The Cincinnati Reds, the oldest professional baseball team, have only played eighteen games so far this year, but it already feels like an eternity. They have lost fifteen of those games and are the worst team in baseball. And anyone who has tortured themselves to watch these games (like yours truly) would tell you that, if anything, at times they appear even worse than their abysmal record. It’s been bad. Dumpster fire bad.
So the Reds did what most teams in such a situation would do: fire the manager. They also fired the pitching coach as a parting gift. Bryan Price has been manager of the Reds for a little over four years (and was pitching coach for four years before that), and in that time the Reds have gone 276–372. Not exactly Joe Maddon at the helm.
Of course, it’s not Price’s fault that the Reds are so bad. As much as fans like to complain about a manager when things go wrong, he actually has little impact on a team’s final record. At best, they might move the needle about 4-5 games in either direction each season. For a playoff-contending team these 4-5 games are essential, but for a rebuilding team like the Reds, they are mostly inconsequential.
Two Reasons for Firing Bryan Price
But regardless of the actual impact Price had on the Reds’ win-loss record, I agree that it was time for a change. Essentially, the Reds had to fire Price for two primary reasons:
1) Danger of losing the fanbase. The Reds are a small-market team, but they do have a devoted fanbase. Even though the Reds haven’t sniffed the playoffs since 2013, there are still dedicated fans of the team. However, the start to this season threatened to lose even the most ardent of fans. Losing fifteen of eighteen games at any time of the year is distressing, but at the beginning of the year it can be devastating. That record screams out for all to see. The Reds are running a business, and for that business to succeed, they need paying customers. Those paying customers needed to see that management was “doing something,” even if the “something” is mostly symbolic.
2) Price wasn’t going to get the Reds to the promised land. Over his tenure as manager of the Reds, Price has proven to be a mediocre manager at best. When he was hired he made comments that made it seem like he might be a more progressive leader. But ultimately he graduated from the school of status-quo, old-school baseball management. He stubbornly insisted on batting Billy Hamilton in the lead-off spot (“He’s a fast centerfielder!”) even though Billy couldn’t get on-base anywhere near enough to justify that. This year he continued to put washed-up over-30-year-old bench players in the lineup instead of letting young players develop. No one thought Price would be the manager of the next great Reds team, so why continue to keep him on?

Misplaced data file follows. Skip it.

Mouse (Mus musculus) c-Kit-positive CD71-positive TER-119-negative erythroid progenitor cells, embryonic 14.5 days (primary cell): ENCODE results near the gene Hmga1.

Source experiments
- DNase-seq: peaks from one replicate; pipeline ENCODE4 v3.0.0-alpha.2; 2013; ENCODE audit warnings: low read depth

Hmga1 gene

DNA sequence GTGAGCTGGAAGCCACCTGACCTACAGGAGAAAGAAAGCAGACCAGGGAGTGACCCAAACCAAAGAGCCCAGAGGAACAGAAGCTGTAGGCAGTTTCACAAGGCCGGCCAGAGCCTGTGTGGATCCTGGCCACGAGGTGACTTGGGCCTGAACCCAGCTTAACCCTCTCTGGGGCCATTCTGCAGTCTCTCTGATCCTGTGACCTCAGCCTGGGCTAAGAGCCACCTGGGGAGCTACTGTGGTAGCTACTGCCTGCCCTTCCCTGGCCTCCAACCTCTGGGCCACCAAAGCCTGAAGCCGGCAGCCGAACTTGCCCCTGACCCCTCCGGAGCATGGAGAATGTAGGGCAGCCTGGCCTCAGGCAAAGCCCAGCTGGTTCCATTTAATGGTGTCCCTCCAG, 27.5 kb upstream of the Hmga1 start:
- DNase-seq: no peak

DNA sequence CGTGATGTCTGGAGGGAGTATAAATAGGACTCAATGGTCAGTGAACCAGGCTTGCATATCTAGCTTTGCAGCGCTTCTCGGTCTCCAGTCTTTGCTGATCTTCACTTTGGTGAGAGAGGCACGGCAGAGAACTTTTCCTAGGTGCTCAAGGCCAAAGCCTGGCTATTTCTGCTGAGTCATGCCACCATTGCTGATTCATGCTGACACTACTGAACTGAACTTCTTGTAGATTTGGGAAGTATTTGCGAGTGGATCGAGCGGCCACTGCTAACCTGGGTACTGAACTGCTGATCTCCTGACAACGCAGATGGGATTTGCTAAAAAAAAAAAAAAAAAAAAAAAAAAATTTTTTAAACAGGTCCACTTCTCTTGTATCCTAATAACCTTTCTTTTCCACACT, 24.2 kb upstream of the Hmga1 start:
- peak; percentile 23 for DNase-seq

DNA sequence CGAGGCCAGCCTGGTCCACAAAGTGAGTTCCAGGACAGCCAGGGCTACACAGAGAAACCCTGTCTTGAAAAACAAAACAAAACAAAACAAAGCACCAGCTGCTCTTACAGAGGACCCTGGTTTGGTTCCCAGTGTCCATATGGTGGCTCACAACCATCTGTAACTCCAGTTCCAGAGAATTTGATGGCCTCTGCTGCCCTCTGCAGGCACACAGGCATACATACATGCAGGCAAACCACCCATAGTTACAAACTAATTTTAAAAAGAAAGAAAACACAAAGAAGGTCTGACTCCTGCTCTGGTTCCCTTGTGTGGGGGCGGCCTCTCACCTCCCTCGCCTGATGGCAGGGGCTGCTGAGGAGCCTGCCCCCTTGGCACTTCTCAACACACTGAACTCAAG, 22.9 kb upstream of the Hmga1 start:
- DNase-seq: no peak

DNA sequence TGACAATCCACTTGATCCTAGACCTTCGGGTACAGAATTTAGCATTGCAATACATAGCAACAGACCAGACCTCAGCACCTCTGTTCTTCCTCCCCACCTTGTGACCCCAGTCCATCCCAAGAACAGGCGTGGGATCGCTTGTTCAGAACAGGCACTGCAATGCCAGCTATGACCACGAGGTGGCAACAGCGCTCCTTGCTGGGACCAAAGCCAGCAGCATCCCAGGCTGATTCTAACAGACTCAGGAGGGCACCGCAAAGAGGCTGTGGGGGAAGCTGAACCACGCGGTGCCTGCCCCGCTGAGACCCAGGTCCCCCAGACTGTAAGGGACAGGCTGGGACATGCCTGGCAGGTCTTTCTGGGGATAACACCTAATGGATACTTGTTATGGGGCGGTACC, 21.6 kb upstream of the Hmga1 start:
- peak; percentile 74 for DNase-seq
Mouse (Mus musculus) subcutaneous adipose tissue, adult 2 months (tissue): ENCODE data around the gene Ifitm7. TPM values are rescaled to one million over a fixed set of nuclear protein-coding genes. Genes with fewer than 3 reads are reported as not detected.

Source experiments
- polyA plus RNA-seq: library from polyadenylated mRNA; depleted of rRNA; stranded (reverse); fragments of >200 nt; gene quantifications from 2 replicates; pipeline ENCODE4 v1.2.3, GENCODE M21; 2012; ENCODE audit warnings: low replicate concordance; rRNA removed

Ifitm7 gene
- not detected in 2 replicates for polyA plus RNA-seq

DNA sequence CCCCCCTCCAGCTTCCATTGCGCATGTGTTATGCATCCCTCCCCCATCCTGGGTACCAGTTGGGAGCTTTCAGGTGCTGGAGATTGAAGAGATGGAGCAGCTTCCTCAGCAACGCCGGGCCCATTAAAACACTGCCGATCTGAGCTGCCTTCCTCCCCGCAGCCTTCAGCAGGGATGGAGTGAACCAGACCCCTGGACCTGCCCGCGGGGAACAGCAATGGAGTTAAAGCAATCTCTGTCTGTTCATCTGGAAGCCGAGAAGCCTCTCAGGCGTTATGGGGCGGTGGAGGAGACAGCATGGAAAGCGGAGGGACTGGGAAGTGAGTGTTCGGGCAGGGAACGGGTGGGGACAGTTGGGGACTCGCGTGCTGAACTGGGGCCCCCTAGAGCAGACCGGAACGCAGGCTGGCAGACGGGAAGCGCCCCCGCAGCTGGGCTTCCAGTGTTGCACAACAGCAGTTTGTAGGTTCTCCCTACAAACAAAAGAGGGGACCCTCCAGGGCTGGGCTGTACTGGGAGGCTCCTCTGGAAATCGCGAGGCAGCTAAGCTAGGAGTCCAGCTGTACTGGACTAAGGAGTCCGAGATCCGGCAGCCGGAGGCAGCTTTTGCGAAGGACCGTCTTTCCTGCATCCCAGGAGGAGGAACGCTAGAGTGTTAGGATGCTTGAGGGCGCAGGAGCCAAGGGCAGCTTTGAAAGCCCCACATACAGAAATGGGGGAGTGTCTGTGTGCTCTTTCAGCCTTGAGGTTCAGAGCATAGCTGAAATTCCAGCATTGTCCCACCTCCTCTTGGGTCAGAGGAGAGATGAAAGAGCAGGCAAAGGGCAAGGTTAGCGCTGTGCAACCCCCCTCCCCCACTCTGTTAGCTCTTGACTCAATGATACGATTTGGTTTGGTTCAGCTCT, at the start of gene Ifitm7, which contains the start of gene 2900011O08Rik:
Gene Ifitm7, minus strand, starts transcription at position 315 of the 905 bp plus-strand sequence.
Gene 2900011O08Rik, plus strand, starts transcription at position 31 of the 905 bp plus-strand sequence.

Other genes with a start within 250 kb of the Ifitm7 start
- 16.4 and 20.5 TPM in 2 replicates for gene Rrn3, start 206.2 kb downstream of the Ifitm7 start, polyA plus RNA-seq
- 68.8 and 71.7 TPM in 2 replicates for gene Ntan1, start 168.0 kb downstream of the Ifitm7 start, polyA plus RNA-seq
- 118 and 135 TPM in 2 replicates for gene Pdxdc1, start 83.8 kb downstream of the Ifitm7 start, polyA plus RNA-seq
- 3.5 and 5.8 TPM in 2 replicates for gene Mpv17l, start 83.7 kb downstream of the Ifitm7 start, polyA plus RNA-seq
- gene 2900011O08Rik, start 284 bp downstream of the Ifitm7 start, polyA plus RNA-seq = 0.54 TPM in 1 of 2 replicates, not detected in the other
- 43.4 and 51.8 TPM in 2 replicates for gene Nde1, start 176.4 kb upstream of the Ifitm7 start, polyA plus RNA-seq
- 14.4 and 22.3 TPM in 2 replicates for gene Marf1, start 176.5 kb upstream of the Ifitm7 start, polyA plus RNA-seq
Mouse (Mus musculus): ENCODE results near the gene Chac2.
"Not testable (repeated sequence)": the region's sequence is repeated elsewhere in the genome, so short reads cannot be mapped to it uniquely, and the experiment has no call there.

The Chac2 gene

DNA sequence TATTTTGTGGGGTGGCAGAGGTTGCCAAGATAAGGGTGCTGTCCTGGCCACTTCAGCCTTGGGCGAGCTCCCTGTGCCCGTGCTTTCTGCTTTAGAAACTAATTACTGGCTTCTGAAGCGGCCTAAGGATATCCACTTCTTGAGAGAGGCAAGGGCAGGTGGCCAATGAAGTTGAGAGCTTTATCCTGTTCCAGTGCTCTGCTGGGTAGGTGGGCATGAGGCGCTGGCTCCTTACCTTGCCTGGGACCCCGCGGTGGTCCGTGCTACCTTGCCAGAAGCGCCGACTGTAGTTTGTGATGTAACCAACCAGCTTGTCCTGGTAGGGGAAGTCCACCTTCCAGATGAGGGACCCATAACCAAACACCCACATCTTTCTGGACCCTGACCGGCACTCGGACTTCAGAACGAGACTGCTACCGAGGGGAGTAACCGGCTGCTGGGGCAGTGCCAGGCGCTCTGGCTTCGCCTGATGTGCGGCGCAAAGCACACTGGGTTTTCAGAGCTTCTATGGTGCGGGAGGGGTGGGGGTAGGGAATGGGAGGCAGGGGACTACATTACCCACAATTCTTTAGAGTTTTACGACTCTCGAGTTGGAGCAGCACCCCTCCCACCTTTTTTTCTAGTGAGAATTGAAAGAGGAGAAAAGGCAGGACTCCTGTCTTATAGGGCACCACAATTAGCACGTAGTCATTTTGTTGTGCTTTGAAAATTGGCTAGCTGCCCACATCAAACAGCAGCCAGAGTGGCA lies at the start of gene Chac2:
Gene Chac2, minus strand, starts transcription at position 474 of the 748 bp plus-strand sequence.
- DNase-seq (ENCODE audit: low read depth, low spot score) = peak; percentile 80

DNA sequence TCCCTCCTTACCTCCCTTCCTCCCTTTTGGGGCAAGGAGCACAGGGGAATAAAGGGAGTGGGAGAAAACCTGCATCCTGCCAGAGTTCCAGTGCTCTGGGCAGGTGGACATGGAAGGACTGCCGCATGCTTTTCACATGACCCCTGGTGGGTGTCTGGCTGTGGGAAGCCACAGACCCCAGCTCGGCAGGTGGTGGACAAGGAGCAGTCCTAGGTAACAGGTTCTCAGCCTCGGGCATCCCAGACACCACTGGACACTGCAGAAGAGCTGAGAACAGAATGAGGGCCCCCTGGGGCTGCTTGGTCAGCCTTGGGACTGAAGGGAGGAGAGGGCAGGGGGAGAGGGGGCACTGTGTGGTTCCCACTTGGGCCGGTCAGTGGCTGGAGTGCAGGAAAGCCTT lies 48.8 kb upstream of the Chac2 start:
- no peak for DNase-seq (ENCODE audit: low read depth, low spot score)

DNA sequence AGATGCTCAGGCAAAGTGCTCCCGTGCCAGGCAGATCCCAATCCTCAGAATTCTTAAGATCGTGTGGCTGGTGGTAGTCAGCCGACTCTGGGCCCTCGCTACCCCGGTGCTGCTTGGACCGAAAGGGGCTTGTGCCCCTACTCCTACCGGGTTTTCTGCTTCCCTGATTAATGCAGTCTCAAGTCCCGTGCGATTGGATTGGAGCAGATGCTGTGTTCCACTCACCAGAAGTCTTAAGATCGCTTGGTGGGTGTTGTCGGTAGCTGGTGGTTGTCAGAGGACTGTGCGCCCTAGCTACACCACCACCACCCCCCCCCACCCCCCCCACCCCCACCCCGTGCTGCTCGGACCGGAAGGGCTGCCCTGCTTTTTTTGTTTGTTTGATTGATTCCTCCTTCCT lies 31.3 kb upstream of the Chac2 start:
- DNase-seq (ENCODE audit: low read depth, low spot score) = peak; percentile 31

Two Areas for Improvement
Will the firing of Price turn this team around? Well, there’s nowhere to go but up, so I do expect their record to improve. But the absence of Price won’t turn Adam Duvall, Billy Hamilton, and Scooter Gennett into Bryce Harper, Mike Trout, and José Altuve. Other than Joey Votto, this team has no proven above-average players. Some of the young guys like Eugenio Suarez, Jesse Winker, and Nick Senzel (bring him up!) might turn into stars, but right now they are still developing. Same goes for the pitching staff. I’m high on Luis Castillo, Tyler Mahle, and Amir Garrett (let him start!), and I think some of the other young pitchers could be solid, but it could be at least a year or two before they become reliable, above-average MLB pitchers. Until then, the Reds are going to struggle, with or without Price. But there a couple things I think would move the needle for the Reds going forward.
1) Think outside the box when hiring a new manager. Right now the Reds handed the reigns to Jim Riggleman. Fortunately, they gave him the title “interim manager.” He’s not the long-term solution, as he’s been another mediocre manager in his past stints at the helm (and he even quit on a team mid-season once). The most common names being bandied about for the position are Barry Larkin, John Farrell, and Joe Girardi. I’ll take a hard pass on all three. Farrell and Girardi have had success, but that’s with extremely talented, extremely rich teams. The game, frankly, has passed them by. I’m a huge fan of Larkin the player, but his comments in the past suggest he’s in the old-school mold of bunting and playing washed-up veterans with “grit.” Not what the Reds need right now.
A small-market team like the Reds need to think outside the box. They need to innovate and take risks. The Phillies have gotten plenty of grief for hiring Gabe Kapler as their manager, but I give them credit for trying something different. And the jury’s still out as to whether it will work. The Reds need to do something similar. Find some young hotshot analytic-driven assistant and make him your manager.
2) Have an organized plan for the rebuild. The Reds front office has made some mystifying decisions in recent weeks (the Gallardo signing and not bringing up Senzel come to mind). I had been generally happy with what Dick Williams has done so far in his tenure as Reds GM, but recent weeks have made me nervous. In the end, I’d rather see a losing team that’s fully committed to the rebuild and developing their young players rather than a losing team that’s flailing in the wind, which is what the Reds appear to be at this point.
This year has been painful to watch for any Reds fan, but what is most painful is not seeing a light at the end of the tunnel. Hopefully the Price firing is the first step towards a turnaround and a true rebuild that will make the Reds a playoff-contending team for many years to come.